Wednesday, September 14, 2011

Pasta fazool


There is music inside this pot of beans.

If only I could play it.

One line of the lyric is all that I can muster: Pasta fazool-a make-a weak-a man-a strong.

It is my mother's voice that I hear, and she is singing a tune that her father would sing to her. I have added the "-a"s for authenticity. My grandfather, an immigrant, spoke with a very heavy accent, and his daughter, when mimicking his singing, did her best to achieve her father's countenance.

Not even Uncle Dominic can remember more of the song than I can, and so you are hereby spared any further comment on this topic. (You're welcome.)

Anyway, about the dish. It is pasta and beans. Its proper name is pasta e fagioli. It is perhaps the easiest thing to prepare this side of warming tap water in a saucepan. And, according to the people in my orbit anyway, it is the most comforting bowlful of goodness that you will ever put a spoon to.

I put a spoon to the stuff just a few days back. It was already cold — and rainy — here in Maine (don't get me started) and I was staring at the cannellini beans just harvested from my garden. What can I say? The pasta fazool song came bursting into my brain, and so here we are.


If you know the dish, you know what I'm talking about. If you don't, well, everybody could use a little music in their lives, right?

Pasta e fagioli (Pasta fazool)
Recipe
Note: This is a big batch, as I had a lot of cannellini beans this year, so please feel free to halve this recipe. Further, I added sausage meat on this occasion. This is not traditional, and resulted only because there were sausages in the fridge that required cooking.

14 cups water
4 cups fresh or dried beans (I used cannellini but any type will do)
6 garlic cloves, lightly smashed
2 Tbsp rosemary
1 piece of rind from Parmigiano-Reggiano cheese
Salt to taste
3 Italian sausage, meat removed from the casings (optional)
1/2 lb. pasta of your choice (I used shells)
Grated cheese and freshly ground black pepper

In a large pot of boiling water add the beans, garlic, rosemary, cheese rind and salt.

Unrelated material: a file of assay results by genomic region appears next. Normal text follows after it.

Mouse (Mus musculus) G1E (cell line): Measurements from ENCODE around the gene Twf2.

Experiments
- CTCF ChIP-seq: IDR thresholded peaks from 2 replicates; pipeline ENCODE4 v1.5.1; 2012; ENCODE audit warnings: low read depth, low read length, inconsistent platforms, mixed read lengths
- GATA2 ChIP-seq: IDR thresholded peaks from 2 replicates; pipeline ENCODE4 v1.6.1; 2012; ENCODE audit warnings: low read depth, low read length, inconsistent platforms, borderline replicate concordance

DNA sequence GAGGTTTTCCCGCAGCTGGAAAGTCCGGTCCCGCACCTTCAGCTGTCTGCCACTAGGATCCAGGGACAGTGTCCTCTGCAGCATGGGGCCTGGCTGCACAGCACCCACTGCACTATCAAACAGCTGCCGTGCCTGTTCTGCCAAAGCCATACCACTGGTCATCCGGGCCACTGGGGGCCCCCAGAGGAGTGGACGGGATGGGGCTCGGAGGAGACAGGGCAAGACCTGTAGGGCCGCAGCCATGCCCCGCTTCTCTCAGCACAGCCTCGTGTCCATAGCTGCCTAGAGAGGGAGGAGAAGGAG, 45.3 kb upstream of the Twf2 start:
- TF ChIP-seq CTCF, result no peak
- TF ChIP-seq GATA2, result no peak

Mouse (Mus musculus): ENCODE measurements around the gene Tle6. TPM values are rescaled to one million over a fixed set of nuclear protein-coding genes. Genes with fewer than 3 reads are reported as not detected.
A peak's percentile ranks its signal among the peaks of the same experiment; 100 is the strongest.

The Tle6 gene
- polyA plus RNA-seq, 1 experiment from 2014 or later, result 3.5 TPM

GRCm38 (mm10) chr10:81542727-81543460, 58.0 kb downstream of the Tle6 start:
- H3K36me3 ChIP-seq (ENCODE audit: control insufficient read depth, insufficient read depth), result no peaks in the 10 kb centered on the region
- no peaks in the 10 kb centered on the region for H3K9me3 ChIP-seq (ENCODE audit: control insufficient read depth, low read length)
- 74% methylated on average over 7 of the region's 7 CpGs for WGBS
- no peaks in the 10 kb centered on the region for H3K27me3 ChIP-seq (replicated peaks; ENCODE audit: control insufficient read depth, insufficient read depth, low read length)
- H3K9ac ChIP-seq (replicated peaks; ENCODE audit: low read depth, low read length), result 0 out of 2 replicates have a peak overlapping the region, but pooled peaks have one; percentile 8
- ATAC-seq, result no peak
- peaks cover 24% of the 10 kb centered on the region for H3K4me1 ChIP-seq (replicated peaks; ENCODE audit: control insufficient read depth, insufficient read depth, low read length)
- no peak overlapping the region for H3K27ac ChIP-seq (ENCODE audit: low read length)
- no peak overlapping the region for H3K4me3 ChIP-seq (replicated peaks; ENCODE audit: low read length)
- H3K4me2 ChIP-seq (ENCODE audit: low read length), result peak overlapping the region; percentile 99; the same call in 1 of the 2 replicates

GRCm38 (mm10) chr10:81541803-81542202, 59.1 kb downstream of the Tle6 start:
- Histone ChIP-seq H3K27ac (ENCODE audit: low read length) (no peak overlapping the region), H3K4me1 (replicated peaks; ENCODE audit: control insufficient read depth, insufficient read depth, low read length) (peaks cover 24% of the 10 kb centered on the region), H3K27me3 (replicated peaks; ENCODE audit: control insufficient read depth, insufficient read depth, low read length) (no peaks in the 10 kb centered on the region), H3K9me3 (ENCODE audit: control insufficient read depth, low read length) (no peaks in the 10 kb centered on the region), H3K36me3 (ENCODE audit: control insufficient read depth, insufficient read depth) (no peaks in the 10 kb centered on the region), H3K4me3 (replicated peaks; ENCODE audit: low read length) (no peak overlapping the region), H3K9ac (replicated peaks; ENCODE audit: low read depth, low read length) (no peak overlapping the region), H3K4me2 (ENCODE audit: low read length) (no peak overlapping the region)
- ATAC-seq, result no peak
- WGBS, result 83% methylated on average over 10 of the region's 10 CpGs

About 20 minutes before the beans are cooked to your liking add the sausage meat (if you're using it).
Just before the beans are fully coked, add the pasta and cook until al dente.
In a bowl top with grated cheese and ground pepper and serve.
Sing — or don't sing — my grandfather's song. Makes no difference to me.

9 comments:

Velva said...

Pasta Fagioli is a definite warming, soul satisfying soup.

Love the idea, that the cannelinni beans in your soup are from your garden. Wow.

Sending Florida sunshine your way.

Velva

Vibey @ Yumbo McGillicutty said...

Now THAT's amore! My mother called this dish "minestra di poveri" but it is so deeply satisfying and delicious that all these years later I still don't know why she was so dismissive about it. Poor people know how to eat too! She often finished it off with a combination of chopped parsley and garlic and a trickle of olive oil just before serving. Yum.

Kate. said...

looks great, and where'd you get that crusty bread?!?

Mister Meatball said...

V & V: Nice to find like-minded bean eaters!

K: Pane's from Standard, as Scratch was out.

Dzoli said...

Ok I am singing:)Definitely my favourite beans,but I prepare them slightly different.We are according to the smell of Earth in my garden..coming closer and closer to the Spring..it's our turn now:)

Mister Meatball said...

Singing and springtime, what could be better!

Pat @ Mille Fiori Favoriti said...

Hearty and delicious this soup is a favorite in our house!

dago red said...

my grandma called it fazool too
the rind - that's a real boost - never would have thought of it

if not singing, should be listening to caruso

Amateur Cook said...

 
Dean Martin sings That's Amore and one of the lines is "Joost-a like pasta fazool. That's amore." which is where I remember it from. ;)